Toxic Shock Syndrome & Tampon Use

Toxic shock syndrome (TSS) is a rare and potentially life-threatening illness that is caused by an infection from certain types of bacteria, including staphylococcus aureus.

 

Menstruating women are at a higher risk of getting TSS, as naturally occurring vaginal bacteria can over grow in the presence of a blood-soaked tampon that is left in for too long. Tampons stick to the vaginal wall, especially when blood flow is light, causing tiny cuts when they are removed.

 

When an overgrowth occurs, the bacteria makes large amounts of the TSS toxin, which enters the blood stream. This can cause an array of symptoms such as:

 

– fever

– vomiting

– diarrhoea

– a skin rash that looks like sunburn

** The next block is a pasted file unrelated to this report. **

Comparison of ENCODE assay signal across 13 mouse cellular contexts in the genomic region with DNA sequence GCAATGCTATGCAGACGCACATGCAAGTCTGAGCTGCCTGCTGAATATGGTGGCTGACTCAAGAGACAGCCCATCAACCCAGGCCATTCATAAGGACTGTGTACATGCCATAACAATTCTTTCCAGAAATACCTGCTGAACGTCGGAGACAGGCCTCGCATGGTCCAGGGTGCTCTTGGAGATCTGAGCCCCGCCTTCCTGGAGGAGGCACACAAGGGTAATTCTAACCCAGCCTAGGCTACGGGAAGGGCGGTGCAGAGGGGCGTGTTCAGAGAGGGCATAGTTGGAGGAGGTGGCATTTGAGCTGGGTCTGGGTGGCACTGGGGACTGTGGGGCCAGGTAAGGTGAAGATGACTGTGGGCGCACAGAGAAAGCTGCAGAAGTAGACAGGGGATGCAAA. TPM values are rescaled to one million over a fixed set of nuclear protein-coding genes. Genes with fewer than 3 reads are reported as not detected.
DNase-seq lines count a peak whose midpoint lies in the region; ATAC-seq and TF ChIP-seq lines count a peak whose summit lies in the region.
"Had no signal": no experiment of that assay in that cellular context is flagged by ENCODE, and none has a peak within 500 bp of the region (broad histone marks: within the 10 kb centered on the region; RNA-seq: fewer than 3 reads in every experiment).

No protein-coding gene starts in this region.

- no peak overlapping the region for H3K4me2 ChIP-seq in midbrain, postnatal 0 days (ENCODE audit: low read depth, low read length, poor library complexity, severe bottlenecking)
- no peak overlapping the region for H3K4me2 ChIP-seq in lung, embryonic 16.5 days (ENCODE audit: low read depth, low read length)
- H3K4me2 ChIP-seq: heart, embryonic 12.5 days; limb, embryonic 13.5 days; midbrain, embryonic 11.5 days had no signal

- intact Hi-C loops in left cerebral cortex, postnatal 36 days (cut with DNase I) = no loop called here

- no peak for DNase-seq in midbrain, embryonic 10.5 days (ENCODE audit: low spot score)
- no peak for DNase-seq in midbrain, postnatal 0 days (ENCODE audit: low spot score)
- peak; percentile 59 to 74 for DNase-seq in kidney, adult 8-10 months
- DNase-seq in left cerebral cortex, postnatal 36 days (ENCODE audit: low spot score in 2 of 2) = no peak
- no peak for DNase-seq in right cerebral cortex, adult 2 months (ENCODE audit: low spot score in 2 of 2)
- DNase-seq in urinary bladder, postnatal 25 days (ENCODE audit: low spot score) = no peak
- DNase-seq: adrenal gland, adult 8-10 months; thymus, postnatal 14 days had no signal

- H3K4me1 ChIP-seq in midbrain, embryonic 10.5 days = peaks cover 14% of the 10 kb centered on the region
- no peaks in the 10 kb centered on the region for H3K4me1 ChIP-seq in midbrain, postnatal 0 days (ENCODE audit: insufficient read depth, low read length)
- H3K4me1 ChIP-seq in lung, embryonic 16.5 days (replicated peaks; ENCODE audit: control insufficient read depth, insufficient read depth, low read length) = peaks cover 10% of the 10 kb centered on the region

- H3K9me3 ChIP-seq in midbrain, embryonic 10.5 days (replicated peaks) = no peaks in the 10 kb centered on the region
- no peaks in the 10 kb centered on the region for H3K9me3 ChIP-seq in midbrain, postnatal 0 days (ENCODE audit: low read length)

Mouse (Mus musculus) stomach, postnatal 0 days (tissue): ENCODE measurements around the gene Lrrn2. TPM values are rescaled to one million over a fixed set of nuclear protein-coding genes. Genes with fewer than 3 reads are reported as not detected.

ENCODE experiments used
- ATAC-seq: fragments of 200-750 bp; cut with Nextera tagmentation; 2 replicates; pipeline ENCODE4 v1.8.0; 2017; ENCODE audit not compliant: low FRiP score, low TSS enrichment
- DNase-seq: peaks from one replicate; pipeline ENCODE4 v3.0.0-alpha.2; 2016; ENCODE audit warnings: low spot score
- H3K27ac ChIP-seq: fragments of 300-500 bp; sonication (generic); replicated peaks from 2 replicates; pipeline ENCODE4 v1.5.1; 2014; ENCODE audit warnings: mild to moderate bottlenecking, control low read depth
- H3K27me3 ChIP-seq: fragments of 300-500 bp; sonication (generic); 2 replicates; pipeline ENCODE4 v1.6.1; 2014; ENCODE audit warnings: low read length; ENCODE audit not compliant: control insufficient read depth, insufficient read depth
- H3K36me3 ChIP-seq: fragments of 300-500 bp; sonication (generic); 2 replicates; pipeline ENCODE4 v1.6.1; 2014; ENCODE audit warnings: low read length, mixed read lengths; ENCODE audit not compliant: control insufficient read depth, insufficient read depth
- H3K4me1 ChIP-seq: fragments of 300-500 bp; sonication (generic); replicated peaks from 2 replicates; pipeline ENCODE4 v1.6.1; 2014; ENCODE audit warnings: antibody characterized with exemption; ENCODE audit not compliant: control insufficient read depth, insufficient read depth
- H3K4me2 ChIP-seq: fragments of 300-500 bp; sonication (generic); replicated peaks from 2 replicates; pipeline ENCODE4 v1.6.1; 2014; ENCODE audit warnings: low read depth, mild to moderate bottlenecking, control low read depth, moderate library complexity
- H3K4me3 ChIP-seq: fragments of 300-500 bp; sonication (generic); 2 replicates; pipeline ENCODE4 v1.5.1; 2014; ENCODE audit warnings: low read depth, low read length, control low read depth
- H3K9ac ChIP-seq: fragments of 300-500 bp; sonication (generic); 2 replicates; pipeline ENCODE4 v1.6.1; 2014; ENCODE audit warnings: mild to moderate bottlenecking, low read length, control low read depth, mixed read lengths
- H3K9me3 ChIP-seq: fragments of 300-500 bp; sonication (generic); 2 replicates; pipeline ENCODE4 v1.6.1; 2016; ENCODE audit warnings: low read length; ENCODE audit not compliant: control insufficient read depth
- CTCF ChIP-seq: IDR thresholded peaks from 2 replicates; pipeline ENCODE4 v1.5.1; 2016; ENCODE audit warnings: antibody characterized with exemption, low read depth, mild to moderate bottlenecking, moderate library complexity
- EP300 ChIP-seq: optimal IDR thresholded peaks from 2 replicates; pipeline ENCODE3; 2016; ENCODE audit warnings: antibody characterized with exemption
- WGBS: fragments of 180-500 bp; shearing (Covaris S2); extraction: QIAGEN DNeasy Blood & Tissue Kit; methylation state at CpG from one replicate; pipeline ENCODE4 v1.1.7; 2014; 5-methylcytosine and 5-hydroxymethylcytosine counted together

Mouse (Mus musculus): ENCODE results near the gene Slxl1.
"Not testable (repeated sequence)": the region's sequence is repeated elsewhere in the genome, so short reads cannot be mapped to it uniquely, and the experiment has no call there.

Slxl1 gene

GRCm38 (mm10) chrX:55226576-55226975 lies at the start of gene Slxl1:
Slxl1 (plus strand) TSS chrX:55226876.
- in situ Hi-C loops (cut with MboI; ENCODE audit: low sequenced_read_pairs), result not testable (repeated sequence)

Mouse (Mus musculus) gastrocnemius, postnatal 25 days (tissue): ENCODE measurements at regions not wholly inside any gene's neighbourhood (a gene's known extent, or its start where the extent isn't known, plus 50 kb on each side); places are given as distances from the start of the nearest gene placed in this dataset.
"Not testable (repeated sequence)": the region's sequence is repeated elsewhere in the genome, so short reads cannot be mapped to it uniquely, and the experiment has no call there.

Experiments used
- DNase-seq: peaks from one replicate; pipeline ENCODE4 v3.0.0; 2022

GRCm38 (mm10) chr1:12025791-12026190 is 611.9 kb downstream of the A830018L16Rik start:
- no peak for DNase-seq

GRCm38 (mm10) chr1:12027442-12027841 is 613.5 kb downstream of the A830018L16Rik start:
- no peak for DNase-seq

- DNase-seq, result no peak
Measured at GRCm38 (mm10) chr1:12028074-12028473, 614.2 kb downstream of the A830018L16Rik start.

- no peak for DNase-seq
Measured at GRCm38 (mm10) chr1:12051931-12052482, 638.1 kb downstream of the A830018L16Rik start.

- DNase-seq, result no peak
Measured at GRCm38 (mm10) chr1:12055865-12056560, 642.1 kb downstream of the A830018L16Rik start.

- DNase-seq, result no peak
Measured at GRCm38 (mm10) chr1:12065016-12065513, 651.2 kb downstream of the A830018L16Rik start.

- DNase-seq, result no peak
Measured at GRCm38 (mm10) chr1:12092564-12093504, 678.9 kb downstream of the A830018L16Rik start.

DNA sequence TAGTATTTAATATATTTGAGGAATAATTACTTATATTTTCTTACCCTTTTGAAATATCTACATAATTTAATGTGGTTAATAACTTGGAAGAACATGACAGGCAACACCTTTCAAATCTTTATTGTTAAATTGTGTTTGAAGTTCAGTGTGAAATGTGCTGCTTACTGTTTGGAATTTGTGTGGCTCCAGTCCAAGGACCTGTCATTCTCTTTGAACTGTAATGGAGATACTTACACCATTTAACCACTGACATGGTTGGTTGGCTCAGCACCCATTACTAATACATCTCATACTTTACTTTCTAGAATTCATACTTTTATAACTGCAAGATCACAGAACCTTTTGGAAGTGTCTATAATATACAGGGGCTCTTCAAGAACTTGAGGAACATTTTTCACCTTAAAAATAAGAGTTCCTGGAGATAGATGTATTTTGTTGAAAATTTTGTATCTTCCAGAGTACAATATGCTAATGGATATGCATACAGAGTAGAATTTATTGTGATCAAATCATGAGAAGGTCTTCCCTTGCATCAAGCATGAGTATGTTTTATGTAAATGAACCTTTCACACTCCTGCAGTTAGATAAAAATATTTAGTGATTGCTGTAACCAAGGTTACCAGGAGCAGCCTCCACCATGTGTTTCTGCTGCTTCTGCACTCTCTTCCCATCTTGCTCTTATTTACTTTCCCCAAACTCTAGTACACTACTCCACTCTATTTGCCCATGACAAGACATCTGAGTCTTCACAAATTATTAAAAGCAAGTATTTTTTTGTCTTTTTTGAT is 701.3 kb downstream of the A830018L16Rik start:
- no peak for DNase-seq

– peeling patches of skin on the feet and hands

– muscular aches

– headaches

– a sore throat

– red eyes

– confusion

– a drop in blood pressure

– joint pains

– sensitivity to light

– kidney failure

 

How can you reduce the chances of TSS?

 

– Use organic tampons – that do not contain bleaches, pesticides and other chemicals that disrupt our vaginal bacteria and damage our delicate mucous membranes

– Consider using a mooncup

– Change tampons regularly (at least every four hours)

– Avoid using super-absorbent tampons

– Only unwrap the tampon if you are going to use it immediately

– Do not handle the tampon more than you need to

– Wash your hands thoroughly before and after inserting the tampon

– Be gentle when inserting and removing tampons

– Avoid applicator tampons, as the applicator may scrape the vaginal walls

– Use pads (sanitary napkins) instead of tampons overnight

– Maintain personal hygiene during your period

– Do not wear tampons when you do not have your period

– Consider using pads or panty liners during the last day or so of your period when your flow is light

– Use a lubricating jelly when inserting tampons in the last day or so of your period when your flow is light

 

 

 

Reference: Better Health Victoria

Image: Tom Organics